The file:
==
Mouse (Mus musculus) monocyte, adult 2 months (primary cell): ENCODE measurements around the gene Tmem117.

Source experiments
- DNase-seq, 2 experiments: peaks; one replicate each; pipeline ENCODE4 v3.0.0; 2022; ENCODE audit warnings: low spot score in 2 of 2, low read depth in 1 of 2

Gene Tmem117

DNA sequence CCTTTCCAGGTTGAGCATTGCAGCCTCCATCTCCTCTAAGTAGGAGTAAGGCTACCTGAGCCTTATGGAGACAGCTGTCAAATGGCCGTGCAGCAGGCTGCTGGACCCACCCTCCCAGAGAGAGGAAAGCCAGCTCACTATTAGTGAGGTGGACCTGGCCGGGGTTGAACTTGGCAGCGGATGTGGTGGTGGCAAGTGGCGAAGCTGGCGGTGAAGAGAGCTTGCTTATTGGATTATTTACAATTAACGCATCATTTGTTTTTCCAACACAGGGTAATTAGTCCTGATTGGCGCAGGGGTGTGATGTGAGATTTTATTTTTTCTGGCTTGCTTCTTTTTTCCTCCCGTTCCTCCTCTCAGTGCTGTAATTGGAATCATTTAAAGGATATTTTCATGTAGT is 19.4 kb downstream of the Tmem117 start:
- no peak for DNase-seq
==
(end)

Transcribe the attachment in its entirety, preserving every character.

Mouse (Mus musculus) monocyte, adult 2 months (primary cell): ENCODE measurements around the gene Tmem117.

Source experiments
- DNase-seq, 2 experiments: peaks; one replicate each; pipeline ENCODE4 v3.0.0; 2022; ENCODE audit warnings: low spot score in 2 of 2, low read depth in 1 of 2

Gene Tmem117

DNA sequence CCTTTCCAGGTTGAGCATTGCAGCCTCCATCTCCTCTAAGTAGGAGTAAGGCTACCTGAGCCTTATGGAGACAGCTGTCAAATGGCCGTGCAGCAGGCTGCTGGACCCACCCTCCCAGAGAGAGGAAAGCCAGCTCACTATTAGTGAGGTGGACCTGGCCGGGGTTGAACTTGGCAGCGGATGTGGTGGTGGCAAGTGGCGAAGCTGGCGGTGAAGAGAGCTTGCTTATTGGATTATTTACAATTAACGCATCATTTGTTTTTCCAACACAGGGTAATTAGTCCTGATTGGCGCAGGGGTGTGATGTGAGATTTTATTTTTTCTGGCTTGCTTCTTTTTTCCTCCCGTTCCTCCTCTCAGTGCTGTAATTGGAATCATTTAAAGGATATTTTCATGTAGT is 19.4 kb downstream of the Tmem117 start:
- no peak for DNase-seq